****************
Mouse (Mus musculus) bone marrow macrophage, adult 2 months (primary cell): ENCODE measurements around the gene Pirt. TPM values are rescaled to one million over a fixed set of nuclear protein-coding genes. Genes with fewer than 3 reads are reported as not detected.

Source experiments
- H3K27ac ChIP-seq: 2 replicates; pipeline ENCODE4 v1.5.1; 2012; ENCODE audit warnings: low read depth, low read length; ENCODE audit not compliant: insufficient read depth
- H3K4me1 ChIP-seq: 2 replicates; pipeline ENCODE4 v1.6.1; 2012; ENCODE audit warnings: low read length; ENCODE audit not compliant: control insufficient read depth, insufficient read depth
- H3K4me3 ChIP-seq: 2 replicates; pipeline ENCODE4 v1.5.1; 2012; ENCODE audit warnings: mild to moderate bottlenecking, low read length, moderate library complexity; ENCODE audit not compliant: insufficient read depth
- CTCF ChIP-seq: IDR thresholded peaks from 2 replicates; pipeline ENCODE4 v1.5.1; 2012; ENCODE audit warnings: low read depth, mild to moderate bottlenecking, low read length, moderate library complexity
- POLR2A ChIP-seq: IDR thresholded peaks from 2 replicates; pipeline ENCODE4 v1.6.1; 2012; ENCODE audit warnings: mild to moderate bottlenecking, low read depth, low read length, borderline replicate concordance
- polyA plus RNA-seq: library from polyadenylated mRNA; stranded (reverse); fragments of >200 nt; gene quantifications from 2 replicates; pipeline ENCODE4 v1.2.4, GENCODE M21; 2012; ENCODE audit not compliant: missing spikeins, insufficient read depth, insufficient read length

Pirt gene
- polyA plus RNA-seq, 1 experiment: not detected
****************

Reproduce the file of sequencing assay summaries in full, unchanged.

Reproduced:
Mouse (Mus musculus) bone marrow macrophage, adult 2 months (primary cell): ENCODE measurements around the gene Pirt. TPM values are rescaled to one million over a fixed set of nuclear protein-coding genes. Genes with fewer than 3 reads are reported as not detected.

Source experiments
- H3K27ac ChIP-seq: 2 replicates; pipeline ENCODE4 v1.5.1; 2012; ENCODE audit warnings: low read depth, low read length; ENCODE audit not compliant: insufficient read depth
- H3K4me1 ChIP-seq: 2 replicates; pipeline ENCODE4 v1.6.1; 2012; ENCODE audit warnings: low read length; ENCODE audit not compliant: control insufficient read depth, insufficient read depth
- H3K4me3 ChIP-seq: 2 replicates; pipeline ENCODE4 v1.5.1; 2012; ENCODE audit warnings: mild to moderate bottlenecking, low read length, moderate library complexity; ENCODE audit not compliant: insufficient read depth
- CTCF ChIP-seq: IDR thresholded peaks from 2 replicates; pipeline ENCODE4 v1.5.1; 2012; ENCODE audit warnings: low read depth, mild to moderate bottlenecking, low read length, moderate library complexity
- POLR2A ChIP-seq: IDR thresholded peaks from 2 replicates; pipeline ENCODE4 v1.6.1; 2012; ENCODE audit warnings: mild to moderate bottlenecking, low read depth, low read length, borderline replicate concordance
- polyA plus RNA-seq: library from polyadenylated mRNA; stranded (reverse); fragments of >200 nt; gene quantifications from 2 replicates; pipeline ENCODE4 v1.2.4, GENCODE M21; 2012; ENCODE audit not compliant: missing spikeins, insufficient read depth, insufficient read length

Pirt gene
- polyA plus RNA-seq, 1 experiment: not detected